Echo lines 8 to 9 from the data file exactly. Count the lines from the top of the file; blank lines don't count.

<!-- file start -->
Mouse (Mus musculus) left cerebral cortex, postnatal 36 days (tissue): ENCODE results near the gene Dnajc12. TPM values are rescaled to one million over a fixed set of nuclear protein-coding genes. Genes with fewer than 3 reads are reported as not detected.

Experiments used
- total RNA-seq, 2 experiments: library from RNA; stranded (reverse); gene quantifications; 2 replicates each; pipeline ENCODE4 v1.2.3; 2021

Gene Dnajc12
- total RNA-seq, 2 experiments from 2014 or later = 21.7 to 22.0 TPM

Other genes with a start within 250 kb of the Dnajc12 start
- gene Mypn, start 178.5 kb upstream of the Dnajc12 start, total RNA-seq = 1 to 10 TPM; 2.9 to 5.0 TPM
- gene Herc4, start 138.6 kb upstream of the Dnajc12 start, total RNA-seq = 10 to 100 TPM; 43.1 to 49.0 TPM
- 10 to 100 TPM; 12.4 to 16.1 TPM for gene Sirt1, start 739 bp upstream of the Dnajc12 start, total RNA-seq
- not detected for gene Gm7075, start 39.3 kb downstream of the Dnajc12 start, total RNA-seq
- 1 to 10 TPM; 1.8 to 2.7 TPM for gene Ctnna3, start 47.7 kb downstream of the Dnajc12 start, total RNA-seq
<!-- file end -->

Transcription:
- gene Herc4, start 138.6 kb upstream of the Dnajc12 start, total RNA-seq = 10 to 100 TPM; 43.1 to 49.0 TPM
- 10 to 100 TPM; 12.4 to 16.1 TPM for gene Sirt1, start 739 bp upstream of the Dnajc12 start, total RNA-seq